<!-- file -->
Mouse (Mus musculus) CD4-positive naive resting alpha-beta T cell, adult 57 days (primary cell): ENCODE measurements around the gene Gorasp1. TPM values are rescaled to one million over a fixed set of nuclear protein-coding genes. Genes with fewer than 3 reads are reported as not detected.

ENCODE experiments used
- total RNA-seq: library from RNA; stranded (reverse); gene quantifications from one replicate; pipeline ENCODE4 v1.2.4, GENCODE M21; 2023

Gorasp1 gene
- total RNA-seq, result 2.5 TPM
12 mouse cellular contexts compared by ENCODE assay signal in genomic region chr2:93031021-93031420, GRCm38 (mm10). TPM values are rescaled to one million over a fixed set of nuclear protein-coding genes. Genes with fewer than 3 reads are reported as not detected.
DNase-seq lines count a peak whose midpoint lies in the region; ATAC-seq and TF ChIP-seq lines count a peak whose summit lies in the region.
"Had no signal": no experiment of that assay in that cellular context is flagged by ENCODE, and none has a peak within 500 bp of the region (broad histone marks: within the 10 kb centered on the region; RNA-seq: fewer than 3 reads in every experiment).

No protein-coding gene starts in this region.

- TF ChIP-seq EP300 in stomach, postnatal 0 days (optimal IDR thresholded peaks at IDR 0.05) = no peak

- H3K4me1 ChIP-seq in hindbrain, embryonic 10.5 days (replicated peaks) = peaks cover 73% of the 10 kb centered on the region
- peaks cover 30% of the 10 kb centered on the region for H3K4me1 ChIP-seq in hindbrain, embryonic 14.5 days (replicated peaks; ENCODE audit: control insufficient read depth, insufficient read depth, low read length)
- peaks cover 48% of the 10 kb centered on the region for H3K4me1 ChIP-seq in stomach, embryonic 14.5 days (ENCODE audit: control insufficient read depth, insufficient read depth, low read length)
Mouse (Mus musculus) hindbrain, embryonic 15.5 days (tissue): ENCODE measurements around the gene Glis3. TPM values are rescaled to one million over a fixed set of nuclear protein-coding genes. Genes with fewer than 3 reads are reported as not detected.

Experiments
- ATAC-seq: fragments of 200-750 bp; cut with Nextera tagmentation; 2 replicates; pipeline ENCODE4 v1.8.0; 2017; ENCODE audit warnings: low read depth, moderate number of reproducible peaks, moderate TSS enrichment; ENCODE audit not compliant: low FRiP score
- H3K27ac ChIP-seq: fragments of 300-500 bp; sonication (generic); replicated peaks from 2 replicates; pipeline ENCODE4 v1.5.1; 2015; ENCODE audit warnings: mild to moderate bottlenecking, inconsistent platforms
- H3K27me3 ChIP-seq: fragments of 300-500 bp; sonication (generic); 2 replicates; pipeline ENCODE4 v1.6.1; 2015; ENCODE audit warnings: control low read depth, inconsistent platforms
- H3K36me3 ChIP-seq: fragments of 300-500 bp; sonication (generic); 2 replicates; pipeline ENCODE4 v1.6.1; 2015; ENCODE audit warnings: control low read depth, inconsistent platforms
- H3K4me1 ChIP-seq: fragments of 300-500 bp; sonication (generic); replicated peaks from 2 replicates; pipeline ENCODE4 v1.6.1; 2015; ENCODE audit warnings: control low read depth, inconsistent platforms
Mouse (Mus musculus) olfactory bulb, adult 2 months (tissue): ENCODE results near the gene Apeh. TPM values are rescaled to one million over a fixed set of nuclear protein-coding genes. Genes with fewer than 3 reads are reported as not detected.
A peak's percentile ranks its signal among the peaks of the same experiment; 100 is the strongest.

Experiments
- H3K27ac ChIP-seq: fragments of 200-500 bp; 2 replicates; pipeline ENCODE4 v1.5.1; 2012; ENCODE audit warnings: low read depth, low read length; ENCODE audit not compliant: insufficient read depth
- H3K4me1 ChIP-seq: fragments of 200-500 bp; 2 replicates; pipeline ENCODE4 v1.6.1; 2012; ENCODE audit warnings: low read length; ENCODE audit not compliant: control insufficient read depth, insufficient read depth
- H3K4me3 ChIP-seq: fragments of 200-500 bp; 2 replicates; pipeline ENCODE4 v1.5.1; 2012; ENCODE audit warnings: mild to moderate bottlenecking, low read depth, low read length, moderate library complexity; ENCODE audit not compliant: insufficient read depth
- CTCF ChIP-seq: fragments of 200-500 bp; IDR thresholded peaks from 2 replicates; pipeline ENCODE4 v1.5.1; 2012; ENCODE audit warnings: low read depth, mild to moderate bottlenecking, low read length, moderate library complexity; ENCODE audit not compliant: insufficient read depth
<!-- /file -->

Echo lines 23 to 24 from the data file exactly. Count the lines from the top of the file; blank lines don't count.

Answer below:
Experiments
- H3K27ac ChIP-seq: fragments of 200-500 bp; 2 replicates; pipeline ENCODE4 v1.5.1; 2012; ENCODE audit warnings: low read depth, low read length; ENCODE audit not compliant: insufficient read depth